All parents are responsible for the financial support of their children, and child support may be awarded in divorce and child custody matters. Child support, simply put, is the amount of money that a noncustodial parent pays to a custodial parent each month for support of the children that they have in common. This amount is determined using the Kentucky Child Support Guidelines, which are contained in the Kentucky Revised Statutes.
Many factors are considered in determining each parent’s obligation in a particular case, including each parent’s adjusted gross income or earning capacity, the expenses related to the child’s health care coverage and work-related childcare. If a child has special needs, this may also be taken into consideration.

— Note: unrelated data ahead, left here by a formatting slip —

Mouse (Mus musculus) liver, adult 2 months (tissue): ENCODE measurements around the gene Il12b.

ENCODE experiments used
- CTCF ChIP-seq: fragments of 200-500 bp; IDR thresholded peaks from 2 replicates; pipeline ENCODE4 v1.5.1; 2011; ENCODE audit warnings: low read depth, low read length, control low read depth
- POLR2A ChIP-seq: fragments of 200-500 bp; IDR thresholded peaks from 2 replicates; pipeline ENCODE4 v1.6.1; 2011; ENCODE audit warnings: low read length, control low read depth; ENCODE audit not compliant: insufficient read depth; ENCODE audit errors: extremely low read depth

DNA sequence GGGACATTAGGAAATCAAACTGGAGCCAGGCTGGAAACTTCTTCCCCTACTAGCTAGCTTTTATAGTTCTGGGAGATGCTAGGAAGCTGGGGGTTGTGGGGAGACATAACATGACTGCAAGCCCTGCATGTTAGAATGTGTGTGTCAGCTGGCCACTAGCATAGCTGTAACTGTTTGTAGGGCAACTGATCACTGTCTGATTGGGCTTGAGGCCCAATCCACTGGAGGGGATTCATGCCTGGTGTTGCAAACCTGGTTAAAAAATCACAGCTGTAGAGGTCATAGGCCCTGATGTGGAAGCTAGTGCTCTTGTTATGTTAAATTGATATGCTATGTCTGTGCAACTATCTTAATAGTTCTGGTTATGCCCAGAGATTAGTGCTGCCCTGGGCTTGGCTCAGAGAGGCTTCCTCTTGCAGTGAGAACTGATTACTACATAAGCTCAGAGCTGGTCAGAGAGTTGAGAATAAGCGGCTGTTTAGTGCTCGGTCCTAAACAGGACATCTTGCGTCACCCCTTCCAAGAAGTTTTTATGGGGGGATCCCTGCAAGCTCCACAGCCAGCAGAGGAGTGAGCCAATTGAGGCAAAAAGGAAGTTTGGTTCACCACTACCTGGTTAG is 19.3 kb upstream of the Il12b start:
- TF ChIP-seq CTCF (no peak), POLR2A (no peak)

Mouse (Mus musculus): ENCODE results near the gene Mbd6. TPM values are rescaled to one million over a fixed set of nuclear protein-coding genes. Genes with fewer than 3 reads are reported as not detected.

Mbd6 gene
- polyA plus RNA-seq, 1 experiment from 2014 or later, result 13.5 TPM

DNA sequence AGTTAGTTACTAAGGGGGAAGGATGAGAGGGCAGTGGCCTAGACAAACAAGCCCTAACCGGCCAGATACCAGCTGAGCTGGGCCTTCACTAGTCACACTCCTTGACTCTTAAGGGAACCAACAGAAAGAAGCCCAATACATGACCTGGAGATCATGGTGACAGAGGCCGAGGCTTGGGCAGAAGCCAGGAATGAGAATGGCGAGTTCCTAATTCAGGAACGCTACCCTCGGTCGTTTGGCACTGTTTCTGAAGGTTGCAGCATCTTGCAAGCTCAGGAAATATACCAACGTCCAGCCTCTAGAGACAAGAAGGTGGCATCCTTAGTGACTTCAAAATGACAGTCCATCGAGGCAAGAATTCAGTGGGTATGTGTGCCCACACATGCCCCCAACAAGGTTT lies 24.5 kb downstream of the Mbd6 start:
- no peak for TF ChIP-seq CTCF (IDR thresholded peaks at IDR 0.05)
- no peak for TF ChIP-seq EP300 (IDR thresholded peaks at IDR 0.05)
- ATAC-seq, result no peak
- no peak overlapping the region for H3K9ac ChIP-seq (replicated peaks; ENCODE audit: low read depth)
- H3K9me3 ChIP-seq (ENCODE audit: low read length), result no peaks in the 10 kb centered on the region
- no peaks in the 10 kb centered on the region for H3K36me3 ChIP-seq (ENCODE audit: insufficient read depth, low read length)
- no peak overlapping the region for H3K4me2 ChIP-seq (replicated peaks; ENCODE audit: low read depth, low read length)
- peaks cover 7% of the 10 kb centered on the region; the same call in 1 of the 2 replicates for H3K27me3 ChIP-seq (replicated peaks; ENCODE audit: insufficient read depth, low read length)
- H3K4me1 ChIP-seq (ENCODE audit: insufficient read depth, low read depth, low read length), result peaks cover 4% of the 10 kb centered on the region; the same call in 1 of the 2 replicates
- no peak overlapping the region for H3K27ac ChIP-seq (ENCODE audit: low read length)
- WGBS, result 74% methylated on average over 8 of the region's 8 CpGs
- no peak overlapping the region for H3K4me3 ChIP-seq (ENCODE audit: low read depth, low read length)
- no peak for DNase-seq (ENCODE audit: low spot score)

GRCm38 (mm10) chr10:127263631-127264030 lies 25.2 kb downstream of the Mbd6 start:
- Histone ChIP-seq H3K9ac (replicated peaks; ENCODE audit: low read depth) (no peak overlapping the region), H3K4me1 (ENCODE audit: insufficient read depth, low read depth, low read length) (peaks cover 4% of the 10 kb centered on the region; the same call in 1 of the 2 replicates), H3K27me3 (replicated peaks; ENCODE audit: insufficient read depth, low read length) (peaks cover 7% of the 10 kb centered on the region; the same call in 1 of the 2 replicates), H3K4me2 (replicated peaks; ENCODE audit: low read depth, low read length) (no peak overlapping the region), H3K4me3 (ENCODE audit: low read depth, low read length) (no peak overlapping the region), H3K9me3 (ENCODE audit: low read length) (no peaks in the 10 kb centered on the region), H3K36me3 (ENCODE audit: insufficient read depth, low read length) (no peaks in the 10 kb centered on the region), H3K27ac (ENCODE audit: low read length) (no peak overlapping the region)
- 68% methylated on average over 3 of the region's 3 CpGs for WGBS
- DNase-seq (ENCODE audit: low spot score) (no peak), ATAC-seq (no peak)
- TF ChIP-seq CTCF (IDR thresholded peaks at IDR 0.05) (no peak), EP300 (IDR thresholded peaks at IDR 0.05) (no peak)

Whether you are a divorcing couple or the unmarried parent of a child whose relationship with the other parent is coming to an end, you will be faced with the issue of child support. Obtaining a court order for child support is necessary to protect your rights to enforce the paying parent’s obligation. If a noncustodial parent falls behind in their child support payments, or stops paying altogether, certain steps must be taken to enforce the child support order. Non-compliance with a child support order can have serious consequences, in both civil and criminal court.
In some situations, where there is a “material change” in circumstances, an existing child support obligation may be increased or decreased, depending on certain factors. If you are dealing with an initial child support calculation, or believe that child support needs to be modified, we will work with you to ensure that the obligation is calculated properly.
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